Poll: Trump's approval rating sinks further

President Trump’s approval rating has declined 6 percentage points since early March, according to a new poll released Tuesday.

Thirty-five percent approve of Trump’s job performance in the latest Quinnipiac University survey, while 57 percent disapprove and 8 percent are uncertain.

Since the same poll was conducted about two weeks ago, Trump's approval has decreased by 2 points, while disapproval has increased by 1 point. 

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Quinnipiac’s March 7 survey put Trump's approval rating at 41 percent, meaning that his score has tumbled by 6 points in just under a month. 

The latest Quinnipiac survey found several of Trump’s personal qualities are prompting negative reactions from respondents.

Fifty-seven percent say Trump does not care about average Americans, compared to 39 percent who say he does.

Sixty-six percent say the president is not level-headed, while 29 percent say he is normally composed.

Sixty-one percent say Trump is not honest compared to 34 percent who say he is honest. 

Former President Obama's approval rating never reached such lows during his eight years in the White House.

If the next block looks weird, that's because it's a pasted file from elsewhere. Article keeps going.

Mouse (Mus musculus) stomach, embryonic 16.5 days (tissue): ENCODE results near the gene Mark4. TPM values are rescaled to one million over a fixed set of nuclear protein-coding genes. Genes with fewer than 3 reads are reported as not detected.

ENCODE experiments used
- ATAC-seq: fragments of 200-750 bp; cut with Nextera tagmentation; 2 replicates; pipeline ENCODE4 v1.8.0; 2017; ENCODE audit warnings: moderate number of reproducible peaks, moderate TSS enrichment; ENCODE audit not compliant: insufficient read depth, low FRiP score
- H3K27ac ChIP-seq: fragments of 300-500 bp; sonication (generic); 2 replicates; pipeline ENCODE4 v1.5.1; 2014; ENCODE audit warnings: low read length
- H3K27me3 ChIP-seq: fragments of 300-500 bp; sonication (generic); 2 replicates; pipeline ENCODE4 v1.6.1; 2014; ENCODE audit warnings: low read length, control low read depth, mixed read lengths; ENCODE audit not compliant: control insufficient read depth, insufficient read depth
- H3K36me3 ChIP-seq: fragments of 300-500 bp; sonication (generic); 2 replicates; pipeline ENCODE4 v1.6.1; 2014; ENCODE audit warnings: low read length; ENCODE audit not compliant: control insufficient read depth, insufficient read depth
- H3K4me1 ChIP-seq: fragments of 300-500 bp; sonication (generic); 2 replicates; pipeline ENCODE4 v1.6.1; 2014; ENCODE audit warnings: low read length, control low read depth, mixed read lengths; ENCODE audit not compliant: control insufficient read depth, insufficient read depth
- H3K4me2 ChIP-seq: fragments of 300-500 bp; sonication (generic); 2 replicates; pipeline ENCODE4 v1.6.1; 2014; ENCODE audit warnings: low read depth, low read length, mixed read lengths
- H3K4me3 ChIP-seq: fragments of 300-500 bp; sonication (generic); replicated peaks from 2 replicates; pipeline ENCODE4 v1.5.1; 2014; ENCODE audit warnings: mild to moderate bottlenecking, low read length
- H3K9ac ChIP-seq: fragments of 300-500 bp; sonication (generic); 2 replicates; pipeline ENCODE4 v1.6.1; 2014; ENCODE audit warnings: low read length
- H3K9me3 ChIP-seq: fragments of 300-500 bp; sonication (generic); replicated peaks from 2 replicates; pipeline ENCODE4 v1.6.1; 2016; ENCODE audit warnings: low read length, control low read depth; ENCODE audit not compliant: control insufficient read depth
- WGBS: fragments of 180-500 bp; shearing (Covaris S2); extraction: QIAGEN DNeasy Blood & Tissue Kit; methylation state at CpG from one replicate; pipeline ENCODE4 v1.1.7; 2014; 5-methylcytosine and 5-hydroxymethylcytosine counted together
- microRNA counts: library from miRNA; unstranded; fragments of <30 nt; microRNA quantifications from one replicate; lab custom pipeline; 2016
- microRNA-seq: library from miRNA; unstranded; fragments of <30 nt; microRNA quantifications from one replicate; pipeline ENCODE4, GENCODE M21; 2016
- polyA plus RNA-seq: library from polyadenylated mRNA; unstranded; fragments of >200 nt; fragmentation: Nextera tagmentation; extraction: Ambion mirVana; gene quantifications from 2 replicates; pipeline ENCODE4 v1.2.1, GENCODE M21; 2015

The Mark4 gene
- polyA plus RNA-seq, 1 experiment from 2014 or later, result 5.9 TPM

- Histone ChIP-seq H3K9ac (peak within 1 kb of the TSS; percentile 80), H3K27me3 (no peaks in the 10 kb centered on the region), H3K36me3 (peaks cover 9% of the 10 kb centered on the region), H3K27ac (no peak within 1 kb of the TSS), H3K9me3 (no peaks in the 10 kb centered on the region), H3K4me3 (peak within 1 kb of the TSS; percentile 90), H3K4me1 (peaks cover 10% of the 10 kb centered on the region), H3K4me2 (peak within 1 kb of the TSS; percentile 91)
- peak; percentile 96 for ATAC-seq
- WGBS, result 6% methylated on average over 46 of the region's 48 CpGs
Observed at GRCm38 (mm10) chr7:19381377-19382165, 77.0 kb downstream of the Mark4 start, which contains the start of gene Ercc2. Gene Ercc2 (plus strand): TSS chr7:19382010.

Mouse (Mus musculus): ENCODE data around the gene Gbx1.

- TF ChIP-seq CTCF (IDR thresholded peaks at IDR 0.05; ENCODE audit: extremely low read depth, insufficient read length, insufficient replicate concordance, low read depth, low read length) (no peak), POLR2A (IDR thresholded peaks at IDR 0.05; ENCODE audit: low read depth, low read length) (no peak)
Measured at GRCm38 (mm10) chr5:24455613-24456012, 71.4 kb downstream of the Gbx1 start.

In 2013, Obama hit a 38 percent approval rating, with 57 percent disapproving in the beginning of his second term. 

Tim Malloy, assistant director of Quinnipiac’s poll, said Trump’s approval has not yet reached the low point of former President George W. Bush, his most recent Republican predecessor.

“President Donald TrumpDonald TrumpComey friend: If I were Trump, I would be scared How Trump plans to remake the lower courts Wait until working-class voters realize they've been betrayed by Trump budget MORE continues to struggle, even among his most loyal supporters,” he said. "Many of them would be hard pressed to see even a sliver of a silver lining in this troubling downward spiral.”

“President George W. Bush, who hit a negative 28-67 percent on May 14, 2008, had less support, but it took eight years, two unpopular wars and a staggering economy to get there.”

Quinnipiac conducted its latest survey of 1,171 registered voters nationwide via cellphone and landline telephone interviews from March 30 to April 3. It has a 2.9 percentage point margin of error.